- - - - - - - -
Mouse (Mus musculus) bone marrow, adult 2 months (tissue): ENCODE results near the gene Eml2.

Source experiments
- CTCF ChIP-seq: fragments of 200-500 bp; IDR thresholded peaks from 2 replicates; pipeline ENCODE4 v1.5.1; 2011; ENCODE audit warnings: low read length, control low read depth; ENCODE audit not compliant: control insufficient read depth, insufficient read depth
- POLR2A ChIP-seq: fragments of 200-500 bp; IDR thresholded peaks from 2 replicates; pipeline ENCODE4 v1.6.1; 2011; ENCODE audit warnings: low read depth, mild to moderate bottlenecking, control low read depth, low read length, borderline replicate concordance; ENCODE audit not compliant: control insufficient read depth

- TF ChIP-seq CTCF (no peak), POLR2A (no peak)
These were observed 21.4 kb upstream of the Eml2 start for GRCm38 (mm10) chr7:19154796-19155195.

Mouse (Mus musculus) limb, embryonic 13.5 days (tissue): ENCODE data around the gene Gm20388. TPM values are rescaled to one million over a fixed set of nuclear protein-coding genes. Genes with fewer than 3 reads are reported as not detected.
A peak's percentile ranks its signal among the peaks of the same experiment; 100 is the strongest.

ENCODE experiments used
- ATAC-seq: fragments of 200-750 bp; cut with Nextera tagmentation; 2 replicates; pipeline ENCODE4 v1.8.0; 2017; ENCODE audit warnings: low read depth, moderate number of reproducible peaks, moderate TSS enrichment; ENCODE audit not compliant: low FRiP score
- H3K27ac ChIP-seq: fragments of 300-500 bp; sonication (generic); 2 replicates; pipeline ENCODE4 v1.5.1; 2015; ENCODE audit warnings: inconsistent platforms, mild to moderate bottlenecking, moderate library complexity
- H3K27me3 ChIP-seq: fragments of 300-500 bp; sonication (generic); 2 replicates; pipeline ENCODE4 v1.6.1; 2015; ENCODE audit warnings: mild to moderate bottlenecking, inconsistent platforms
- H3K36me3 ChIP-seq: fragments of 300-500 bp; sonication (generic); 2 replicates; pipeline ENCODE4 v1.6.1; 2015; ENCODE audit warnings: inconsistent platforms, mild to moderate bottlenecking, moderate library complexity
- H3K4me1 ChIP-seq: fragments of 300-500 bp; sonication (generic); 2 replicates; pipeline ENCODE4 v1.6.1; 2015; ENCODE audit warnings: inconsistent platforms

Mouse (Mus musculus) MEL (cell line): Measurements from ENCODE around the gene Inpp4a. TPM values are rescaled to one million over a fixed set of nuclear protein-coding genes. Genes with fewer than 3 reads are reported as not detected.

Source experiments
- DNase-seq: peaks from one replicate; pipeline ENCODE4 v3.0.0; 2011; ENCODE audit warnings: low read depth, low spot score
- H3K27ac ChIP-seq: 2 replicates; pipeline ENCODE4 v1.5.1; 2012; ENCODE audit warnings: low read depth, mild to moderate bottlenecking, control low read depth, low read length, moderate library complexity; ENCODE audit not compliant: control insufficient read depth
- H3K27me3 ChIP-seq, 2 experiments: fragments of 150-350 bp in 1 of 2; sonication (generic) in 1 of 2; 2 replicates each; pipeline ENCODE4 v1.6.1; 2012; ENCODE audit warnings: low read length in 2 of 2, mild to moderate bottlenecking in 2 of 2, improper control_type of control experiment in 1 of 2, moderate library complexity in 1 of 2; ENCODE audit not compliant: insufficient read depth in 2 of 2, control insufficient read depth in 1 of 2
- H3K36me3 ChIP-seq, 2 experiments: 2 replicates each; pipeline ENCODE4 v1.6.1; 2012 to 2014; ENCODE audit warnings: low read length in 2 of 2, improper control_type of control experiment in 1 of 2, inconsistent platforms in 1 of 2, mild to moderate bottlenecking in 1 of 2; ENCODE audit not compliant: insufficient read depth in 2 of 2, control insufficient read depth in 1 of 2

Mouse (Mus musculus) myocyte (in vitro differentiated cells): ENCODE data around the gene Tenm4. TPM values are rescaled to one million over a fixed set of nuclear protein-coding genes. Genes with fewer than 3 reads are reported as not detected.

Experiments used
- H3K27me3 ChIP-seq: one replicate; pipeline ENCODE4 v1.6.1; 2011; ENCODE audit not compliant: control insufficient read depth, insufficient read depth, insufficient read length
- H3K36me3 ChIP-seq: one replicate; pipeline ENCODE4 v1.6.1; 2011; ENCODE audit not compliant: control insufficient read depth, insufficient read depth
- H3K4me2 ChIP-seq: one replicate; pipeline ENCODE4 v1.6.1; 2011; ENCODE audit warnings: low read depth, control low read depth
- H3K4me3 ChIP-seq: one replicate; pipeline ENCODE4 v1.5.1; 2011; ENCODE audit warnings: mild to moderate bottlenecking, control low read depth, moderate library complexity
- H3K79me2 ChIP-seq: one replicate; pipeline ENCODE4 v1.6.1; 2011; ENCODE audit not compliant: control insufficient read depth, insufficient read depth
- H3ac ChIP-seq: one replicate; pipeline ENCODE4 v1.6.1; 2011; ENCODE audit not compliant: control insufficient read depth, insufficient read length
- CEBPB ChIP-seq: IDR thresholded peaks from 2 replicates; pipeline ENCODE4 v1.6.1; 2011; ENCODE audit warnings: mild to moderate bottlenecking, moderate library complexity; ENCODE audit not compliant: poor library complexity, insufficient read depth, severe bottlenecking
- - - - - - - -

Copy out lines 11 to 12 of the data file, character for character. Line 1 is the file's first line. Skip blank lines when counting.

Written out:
- H3K27ac ChIP-seq: fragments of 300-500 bp; sonication (generic); 2 replicates; pipeline ENCODE4 v1.5.1; 2015; ENCODE audit warnings: inconsistent platforms, mild to moderate bottlenecking, moderate library complexity
- H3K27me3 ChIP-seq: fragments of 300-500 bp; sonication (generic); 2 replicates; pipeline ENCODE4 v1.6.1; 2015; ENCODE audit warnings: mild to moderate bottlenecking, inconsistent platforms